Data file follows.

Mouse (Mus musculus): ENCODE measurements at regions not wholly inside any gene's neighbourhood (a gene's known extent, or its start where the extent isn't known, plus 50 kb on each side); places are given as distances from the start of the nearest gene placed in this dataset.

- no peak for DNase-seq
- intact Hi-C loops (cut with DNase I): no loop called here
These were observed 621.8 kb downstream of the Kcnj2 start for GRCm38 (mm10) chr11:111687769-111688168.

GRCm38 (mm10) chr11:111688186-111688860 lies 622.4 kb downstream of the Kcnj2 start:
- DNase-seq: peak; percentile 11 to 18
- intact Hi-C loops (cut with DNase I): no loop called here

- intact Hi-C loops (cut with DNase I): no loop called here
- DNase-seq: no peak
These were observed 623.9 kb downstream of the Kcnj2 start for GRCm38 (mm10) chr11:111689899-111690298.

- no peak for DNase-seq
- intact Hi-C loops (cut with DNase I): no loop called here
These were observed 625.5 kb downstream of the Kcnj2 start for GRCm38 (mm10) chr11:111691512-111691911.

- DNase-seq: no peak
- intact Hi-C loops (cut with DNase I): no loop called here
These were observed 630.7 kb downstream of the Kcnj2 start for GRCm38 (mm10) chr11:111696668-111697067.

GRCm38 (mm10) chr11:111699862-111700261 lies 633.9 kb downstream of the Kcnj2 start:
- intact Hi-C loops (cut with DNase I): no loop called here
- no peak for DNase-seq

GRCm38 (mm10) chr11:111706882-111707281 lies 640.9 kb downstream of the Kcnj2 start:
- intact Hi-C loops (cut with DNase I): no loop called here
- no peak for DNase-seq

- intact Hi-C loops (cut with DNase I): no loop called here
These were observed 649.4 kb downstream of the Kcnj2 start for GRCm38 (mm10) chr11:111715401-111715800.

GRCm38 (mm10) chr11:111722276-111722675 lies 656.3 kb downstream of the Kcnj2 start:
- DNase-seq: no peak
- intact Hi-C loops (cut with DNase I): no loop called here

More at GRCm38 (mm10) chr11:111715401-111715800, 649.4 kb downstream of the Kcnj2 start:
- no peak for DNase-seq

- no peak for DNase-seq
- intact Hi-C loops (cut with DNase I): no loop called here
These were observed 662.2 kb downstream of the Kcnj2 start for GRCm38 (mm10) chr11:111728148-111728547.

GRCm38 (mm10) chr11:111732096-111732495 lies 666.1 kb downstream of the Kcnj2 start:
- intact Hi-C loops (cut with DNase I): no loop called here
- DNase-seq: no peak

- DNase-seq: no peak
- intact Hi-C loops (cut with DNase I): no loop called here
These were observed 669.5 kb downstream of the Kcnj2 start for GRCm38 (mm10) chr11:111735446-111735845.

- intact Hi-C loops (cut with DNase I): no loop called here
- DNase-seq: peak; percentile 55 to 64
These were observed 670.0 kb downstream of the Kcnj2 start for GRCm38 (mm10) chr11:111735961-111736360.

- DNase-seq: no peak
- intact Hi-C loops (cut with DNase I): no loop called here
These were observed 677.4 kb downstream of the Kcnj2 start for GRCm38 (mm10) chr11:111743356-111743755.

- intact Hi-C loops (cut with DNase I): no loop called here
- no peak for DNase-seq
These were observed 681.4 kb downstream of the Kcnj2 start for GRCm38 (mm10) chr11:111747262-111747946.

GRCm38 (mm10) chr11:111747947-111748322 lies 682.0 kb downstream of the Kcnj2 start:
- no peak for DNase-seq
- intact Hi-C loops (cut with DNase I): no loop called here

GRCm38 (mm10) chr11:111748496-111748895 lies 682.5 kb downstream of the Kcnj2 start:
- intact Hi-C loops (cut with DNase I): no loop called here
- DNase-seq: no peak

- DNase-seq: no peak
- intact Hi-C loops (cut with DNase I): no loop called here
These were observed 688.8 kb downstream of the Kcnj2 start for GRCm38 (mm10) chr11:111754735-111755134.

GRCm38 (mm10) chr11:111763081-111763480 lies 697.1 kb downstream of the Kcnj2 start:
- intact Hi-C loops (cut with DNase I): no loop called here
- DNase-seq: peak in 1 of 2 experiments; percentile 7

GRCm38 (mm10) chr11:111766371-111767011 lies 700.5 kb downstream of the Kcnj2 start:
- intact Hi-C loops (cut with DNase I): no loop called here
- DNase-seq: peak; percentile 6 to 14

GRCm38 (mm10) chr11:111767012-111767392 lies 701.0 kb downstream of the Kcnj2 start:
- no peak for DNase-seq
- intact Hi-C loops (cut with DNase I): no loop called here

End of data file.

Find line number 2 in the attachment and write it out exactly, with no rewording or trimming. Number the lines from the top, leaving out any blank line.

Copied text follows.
- no peak for DNase-seq